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A Cup of Cranberries a Day Keeps Dementia Away

A Cup of Cranberries a Day Keeps Dementia Away

Scientifically reviewed by: Michael A. Smith, MD

We know maintaining optimal brain health is essential for a fulfilling life, especially as we age. After all, our brain—that mushy collection of neurons and other brain cells—is how we interact with the world around us. Unfortunately, age-related cognitive decline can result in a significant decrease in brain function, thinking and memory.

But while aging is inevitable, cognitive decline doesn't have to be. A recent study from the University of East Anglia found some "berry" good news about a way to help support and maintain brain function: cranberry intervention.

According to the study, having the equivalent of one cup of fresh cranberries a day can improve memory, neuronal functioning, and vascular health, enhancing blood flow to the brain. And as a sweet bonus, researchers found the red fruit also helps lower LDL (low-density lipoprotein) cholesterol levels, which can build up in the arteries and result in a higher risk for cardiovascular disease and Alzheimer's.

"Cranberries are rich in these micronutrients [flavonoids, anthocyanins and proanthocyanidins] and have been recognized for their antioxidant and anti-inflammatory properties," the authors said.

Cranberries and neural function: What's the connection?

The researchers from the University of East Anglia performed a placebo-controlled study of parallel groups of healthy 50 to 80-year-olds adults to assess the effects of freeze-dried cranberry powder on cognition, brain function and biomarkers for brain cell signaling.

The 60 parallel-grouped study participants underwent cognitive assessments, including memory and executive function, neuroimaging, and blood sample collection before and after the cranberry intervention.

The results revealed that taking cranberry extract for 12 weeks improved memory of everyday events (visual episodic memory) and enhanced blood circulation to certain parts of the brain (regional brain perfusion) compared to the placebo group. Better blood flow means essential nutrients such as oxygen and glucose reach areas of the brain associated with memory consolidation and retrieval.

This new study shows the potential for significant improvements in cognition by making lifestyle changes, like adding cranberries to your diet. It also provides the basis for new research into the long-term effects of this superfood on brain health.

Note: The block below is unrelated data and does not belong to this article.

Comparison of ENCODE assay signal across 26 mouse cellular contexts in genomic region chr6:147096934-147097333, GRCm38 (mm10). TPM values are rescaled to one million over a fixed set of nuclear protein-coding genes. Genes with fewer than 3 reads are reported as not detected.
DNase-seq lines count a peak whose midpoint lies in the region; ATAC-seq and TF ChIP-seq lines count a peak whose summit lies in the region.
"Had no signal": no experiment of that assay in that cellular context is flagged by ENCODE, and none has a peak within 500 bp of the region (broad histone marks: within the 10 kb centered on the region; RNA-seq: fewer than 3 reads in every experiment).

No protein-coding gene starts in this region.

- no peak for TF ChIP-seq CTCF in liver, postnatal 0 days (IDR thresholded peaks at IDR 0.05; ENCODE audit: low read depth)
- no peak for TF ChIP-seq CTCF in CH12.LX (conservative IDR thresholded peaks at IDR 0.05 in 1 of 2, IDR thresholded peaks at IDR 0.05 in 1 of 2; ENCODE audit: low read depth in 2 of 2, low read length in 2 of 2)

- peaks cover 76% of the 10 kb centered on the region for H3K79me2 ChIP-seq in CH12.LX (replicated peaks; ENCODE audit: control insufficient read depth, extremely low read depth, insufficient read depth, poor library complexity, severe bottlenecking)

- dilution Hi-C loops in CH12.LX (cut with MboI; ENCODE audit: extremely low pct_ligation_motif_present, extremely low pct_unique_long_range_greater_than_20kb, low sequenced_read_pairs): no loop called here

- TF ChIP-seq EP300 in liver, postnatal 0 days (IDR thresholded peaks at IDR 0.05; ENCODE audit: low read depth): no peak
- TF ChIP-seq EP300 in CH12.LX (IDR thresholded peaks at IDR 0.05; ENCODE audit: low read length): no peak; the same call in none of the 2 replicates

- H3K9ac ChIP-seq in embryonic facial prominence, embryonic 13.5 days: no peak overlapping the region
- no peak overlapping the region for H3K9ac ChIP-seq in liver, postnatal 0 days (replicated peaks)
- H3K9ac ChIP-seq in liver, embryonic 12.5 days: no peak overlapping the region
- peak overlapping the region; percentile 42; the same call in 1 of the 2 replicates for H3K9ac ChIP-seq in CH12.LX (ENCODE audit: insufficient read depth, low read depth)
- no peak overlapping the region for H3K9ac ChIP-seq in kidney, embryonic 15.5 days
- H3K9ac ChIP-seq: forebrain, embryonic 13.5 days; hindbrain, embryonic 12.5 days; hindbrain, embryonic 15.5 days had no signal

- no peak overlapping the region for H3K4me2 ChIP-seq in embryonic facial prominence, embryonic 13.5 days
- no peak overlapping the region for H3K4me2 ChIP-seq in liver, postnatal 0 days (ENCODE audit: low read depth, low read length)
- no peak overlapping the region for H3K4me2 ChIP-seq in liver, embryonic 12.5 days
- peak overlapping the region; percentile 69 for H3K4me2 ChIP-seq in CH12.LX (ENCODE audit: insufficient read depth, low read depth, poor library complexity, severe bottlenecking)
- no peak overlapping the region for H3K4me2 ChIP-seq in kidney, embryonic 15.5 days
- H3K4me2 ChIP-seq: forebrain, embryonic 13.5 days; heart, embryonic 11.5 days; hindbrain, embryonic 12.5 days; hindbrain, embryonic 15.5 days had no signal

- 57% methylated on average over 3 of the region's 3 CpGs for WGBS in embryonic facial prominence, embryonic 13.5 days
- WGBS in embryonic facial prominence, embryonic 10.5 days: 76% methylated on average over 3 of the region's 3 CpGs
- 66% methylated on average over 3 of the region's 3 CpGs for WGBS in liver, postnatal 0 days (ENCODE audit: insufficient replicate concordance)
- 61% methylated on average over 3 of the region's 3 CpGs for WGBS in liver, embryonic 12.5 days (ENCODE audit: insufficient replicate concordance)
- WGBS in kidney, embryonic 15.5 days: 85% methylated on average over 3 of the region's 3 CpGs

What are cranberries?

When you think of cranberries, you probably think of the cranberry juice you find at the local grocery store. Native to North America, cranberries are a terrific source of various vitamins, minerals and antioxidants. Today, cranberries grow in farmlands across the Northern United States, Canada, Chile and European countries.

Cranberries grow in marshes and are often water-harvested. When cranberries ripen and are ready to be harvested, the little round red fruits float in the water and are exposed to more sunlight, which may increase their nutritional value. Typically, cranberry harvest starts in early September and lasts all fall.

Like any other fruit, you'll get a peak level of nutritional content and health benefits when you eat cranberries whole. But if the bitter/sour taste isn't for you, you can still benefit from consuming cranberries in extract form, dried fruit, juice, or powder.

Pro tip: If you choose juices, dried fruits, or powders, make sure they have minimal to no added sugars.

Why are cranberries good for the brain?

Cranberries are known for their many health benefits, and supporting cognitive health is one of them. Packed with nutrients like B vitamins, vitamin C, vitamins E and A, and vitamin K, minerals, and polyphenols (plant compounds) such as quercetin and anthocyanins, cranberries are a cocktail of brain-friendly and whole-body health nutrients—they don't call it a "superfood" for nothing!

Their antioxidant-rich content makes cranberries an excellent choice for keeping your brain healthy. That's because these nutrients can confer neuroprotective effects, and may positively impact cognitive performance in several ways: